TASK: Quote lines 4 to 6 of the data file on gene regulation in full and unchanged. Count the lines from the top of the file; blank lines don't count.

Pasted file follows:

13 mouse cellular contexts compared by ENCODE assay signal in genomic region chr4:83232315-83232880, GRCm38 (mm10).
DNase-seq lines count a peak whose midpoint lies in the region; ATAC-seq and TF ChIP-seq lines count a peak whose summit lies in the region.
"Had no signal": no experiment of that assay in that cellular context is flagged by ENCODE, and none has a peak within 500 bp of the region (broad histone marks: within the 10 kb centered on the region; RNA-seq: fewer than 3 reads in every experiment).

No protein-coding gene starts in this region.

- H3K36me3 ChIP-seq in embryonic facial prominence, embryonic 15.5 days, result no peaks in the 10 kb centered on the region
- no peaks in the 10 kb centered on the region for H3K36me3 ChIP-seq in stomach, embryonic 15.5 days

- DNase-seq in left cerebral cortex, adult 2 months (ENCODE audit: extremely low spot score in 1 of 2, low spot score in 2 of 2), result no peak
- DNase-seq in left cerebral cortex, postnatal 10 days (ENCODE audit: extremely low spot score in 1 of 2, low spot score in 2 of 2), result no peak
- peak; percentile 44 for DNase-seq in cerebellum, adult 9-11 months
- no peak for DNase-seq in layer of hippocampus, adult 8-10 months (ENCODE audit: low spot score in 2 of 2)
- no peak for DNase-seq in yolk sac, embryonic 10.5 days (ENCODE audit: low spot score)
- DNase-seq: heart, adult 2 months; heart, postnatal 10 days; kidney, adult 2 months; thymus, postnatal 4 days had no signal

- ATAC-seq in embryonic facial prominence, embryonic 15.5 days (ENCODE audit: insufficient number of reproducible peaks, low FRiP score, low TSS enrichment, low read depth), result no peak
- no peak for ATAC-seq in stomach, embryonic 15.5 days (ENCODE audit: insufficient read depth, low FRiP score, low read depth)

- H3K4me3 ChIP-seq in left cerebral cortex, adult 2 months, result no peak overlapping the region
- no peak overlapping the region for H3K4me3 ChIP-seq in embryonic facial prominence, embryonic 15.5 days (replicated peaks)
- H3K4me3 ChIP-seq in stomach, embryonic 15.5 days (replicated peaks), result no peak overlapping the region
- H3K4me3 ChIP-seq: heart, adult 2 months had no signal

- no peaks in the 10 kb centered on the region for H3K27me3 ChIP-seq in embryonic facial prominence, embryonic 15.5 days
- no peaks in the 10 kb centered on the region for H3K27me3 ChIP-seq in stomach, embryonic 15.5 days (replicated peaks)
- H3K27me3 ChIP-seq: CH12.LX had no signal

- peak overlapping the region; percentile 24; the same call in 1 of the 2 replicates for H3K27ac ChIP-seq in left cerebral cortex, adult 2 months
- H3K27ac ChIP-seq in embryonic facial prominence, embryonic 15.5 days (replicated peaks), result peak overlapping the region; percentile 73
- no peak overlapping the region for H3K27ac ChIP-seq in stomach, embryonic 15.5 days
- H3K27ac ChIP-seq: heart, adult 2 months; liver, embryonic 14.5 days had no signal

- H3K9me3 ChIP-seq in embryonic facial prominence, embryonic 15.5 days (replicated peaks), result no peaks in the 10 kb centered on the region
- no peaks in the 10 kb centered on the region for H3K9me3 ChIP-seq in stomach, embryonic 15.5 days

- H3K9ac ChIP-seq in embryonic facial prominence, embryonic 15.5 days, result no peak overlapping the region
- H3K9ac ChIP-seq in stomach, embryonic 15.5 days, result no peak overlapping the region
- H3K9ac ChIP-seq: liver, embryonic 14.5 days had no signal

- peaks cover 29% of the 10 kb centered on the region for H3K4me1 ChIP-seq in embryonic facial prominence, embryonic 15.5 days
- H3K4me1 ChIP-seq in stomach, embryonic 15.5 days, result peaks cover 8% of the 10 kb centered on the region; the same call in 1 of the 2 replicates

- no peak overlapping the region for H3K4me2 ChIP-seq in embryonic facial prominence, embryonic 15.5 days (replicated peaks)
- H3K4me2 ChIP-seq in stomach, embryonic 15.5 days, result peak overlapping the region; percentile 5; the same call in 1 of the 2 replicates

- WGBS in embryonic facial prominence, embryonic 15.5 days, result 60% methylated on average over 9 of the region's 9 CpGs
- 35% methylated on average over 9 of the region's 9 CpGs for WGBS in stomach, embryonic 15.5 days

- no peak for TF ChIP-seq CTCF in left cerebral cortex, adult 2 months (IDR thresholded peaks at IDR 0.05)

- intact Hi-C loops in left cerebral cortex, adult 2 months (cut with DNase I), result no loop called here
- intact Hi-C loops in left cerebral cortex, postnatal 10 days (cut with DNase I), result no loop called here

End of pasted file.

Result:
No protein-coding gene starts in this region.

- H3K36me3 ChIP-seq in embryonic facial prominence, embryonic 15.5 days, result no peaks in the 10 kb centered on the region
- no peaks in the 10 kb centered on the region for H3K36me3 ChIP-seq in stomach, embryonic 15.5 days